5. If the new brake pads are fitted, it will be necessary to retract the piston fully into the caliper bore, by rotating it in a clockwise direction. This can be acheived using a suitable square section bar such as the shaft of a screwdriver, which locates snugly into the caliper piston slots. Provided that the master cylinder reservoir has not been overfilled with hydraulic fluid, there should be no spillage, but keep a careful watch on the fluid level while retracting the piston. If the fluid level rises above the max level line at any time, the surplus should be siphoned off.

  3. #3
    1000+ Posts brenno's Avatar
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    6. Position the caliper slot so that its piston reference slot (A) is positioned horizontally, above or below the piston groove (B); this is necessary to ensure that the lug on the pad will locate with the piston slot on installation.

    7. The brake pad with the lug on it backing plate is the inner pad. Refit the anti rattle springs to the pads so that when the pads are fitted in the caliper, the spring end will be located at the opposite end of the pad, in relation to the pad retaining plate.

    8. Locate the outer brake pad in the caliper body, ensuring that its friction material is against the brake disc. Slider the inner pad into position in the caliper, ensuring that the lug in its backing plate is aligned with the slot in the caliper piston.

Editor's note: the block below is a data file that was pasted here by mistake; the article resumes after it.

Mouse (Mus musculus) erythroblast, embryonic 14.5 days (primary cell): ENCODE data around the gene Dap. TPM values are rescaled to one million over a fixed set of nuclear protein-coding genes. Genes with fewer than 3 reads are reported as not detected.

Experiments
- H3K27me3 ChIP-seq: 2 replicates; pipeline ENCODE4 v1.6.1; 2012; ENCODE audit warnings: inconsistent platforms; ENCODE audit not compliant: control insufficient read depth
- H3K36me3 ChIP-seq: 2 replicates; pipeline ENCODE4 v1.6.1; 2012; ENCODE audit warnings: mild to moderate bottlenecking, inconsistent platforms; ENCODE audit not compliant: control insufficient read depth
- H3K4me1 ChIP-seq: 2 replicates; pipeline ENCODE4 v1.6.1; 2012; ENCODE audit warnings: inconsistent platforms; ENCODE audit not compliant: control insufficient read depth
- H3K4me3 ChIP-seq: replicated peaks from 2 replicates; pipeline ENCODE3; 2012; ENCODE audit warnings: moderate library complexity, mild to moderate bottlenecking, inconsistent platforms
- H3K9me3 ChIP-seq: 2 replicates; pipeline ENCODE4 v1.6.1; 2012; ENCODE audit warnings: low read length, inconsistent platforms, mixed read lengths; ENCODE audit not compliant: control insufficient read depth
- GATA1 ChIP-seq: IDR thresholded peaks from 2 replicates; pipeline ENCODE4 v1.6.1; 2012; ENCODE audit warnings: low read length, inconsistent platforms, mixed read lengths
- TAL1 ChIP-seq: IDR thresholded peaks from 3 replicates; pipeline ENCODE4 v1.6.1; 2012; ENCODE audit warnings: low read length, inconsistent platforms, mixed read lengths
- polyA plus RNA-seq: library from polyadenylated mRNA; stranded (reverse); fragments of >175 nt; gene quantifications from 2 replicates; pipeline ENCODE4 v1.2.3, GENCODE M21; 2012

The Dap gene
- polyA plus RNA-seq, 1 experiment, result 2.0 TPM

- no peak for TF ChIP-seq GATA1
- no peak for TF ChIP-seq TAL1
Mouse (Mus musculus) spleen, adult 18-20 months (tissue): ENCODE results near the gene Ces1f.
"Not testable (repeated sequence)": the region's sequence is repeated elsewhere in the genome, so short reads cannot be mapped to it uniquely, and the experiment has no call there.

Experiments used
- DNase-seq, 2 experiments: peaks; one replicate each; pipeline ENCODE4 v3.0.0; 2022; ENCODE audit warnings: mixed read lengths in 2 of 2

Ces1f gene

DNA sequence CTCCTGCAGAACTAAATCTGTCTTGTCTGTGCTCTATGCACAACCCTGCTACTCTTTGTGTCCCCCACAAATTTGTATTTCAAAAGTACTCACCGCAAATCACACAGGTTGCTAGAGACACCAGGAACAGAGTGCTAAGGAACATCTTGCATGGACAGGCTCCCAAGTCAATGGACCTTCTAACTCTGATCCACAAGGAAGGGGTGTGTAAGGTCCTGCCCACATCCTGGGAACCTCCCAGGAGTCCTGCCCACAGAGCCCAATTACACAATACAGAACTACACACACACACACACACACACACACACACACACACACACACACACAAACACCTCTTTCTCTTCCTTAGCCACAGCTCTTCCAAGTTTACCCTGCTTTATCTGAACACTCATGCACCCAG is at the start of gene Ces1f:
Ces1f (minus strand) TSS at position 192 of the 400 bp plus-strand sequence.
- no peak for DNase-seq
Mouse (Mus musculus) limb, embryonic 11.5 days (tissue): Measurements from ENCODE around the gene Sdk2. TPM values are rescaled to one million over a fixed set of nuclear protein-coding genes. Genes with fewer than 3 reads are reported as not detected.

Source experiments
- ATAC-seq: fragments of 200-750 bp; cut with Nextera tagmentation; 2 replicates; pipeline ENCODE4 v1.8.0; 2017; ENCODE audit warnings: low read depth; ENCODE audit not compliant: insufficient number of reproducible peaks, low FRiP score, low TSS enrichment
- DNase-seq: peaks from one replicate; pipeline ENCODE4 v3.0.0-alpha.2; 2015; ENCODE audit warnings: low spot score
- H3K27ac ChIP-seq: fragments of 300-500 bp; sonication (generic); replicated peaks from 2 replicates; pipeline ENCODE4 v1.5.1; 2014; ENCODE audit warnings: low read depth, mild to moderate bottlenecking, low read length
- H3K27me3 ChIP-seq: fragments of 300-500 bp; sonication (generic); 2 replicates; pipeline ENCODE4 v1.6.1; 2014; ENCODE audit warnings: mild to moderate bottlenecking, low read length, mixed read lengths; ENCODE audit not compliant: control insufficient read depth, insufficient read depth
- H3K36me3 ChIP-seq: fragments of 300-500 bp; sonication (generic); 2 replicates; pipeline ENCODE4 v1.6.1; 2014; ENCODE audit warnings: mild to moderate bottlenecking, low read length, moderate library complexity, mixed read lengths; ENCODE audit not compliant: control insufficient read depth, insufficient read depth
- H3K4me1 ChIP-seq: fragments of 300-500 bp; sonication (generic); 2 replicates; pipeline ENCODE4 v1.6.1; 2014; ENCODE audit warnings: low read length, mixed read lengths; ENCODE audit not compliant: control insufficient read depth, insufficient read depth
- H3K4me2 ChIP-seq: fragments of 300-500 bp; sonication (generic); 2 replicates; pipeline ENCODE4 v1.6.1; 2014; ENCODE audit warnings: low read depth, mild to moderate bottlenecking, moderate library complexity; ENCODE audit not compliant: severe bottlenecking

9. Ensure that the anti-rattle spring ends on both pads are correctly positions, then slide the retaining plate into place and secure it in position with a new spring clip. It may be necessary to file an extra chamfer on the edge of the retaining plate to enable it to be fitted without difficulty.

    10. Depress the brake pedal repeatedly intil the pads are pressed into firm contact with the disc, and normal pedal pressure is restored. Check that the inner pad lug is correctly engaged with one of the caliper piston slots. Repeat above procedure with other rear brake caliper.

    11. Check that the handbrake adjustment cable as described in Section 17 (call me if you need this too) then refit the wheels.

    12. Check fluid level

    Thats about it - hopefully this is helpful. I cut a few bits out as they were irrelevant. If you want to borrow the Manual then let me know. Im about to head off on a trip for 2 weeks - Ill be back in Sydney on the 24th.

    Brendan

  4. #4
    Fellow Frogger!
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    Thanks Brenno, as I suspected you just need to get the extra marker groover in the horizontal position, and the brakes adjust themselves...